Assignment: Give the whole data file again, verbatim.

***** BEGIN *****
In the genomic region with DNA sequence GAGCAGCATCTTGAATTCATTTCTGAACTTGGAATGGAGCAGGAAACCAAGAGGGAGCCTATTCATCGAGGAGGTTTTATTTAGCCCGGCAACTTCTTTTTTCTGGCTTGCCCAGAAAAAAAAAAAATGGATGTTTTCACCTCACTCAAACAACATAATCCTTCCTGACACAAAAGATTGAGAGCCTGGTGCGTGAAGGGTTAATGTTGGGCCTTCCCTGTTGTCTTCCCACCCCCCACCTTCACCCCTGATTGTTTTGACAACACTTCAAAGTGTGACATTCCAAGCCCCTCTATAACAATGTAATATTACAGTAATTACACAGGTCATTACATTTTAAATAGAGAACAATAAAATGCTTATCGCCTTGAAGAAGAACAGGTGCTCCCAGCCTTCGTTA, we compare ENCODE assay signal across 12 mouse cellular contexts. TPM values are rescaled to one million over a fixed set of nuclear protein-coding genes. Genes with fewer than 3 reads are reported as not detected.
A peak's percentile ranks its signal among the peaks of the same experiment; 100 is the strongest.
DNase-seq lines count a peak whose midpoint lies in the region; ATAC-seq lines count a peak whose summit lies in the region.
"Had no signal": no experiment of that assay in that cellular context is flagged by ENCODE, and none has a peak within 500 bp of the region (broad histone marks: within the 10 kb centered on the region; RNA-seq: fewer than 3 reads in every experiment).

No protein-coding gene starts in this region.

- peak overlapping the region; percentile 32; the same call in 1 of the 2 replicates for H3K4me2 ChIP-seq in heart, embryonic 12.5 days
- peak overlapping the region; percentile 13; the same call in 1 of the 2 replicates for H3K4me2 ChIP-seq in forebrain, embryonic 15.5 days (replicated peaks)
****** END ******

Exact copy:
In the genomic region with DNA sequence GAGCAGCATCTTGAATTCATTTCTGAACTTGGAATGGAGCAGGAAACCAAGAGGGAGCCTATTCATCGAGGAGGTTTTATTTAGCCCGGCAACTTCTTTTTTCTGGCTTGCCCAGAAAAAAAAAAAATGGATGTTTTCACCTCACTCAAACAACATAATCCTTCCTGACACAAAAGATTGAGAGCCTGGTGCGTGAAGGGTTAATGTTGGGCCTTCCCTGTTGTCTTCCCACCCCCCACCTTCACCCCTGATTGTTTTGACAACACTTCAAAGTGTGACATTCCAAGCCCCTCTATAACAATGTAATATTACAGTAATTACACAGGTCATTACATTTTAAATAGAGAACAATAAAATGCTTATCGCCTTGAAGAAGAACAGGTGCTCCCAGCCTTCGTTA, we compare ENCODE assay signal across 12 mouse cellular contexts. TPM values are rescaled to one million over a fixed set of nuclear protein-coding genes. Genes with fewer than 3 reads are reported as not detected.
A peak's percentile ranks its signal among the peaks of the same experiment; 100 is the strongest.
DNase-seq lines count a peak whose midpoint lies in the region; ATAC-seq lines count a peak whose summit lies in the region.
"Had no signal": no experiment of that assay in that cellular context is flagged by ENCODE, and none has a peak within 500 bp of the region (broad histone marks: within the 10 kb centered on the region; RNA-seq: fewer than 3 reads in every experiment).

No protein-coding gene starts in this region.

- peak overlapping the region; percentile 32; the same call in 1 of the 2 replicates for H3K4me2 ChIP-seq in heart, embryonic 12.5 days
- peak overlapping the region; percentile 13; the same call in 1 of the 2 replicates for H3K4me2 ChIP-seq in forebrain, embryonic 15.5 days (replicated peaks)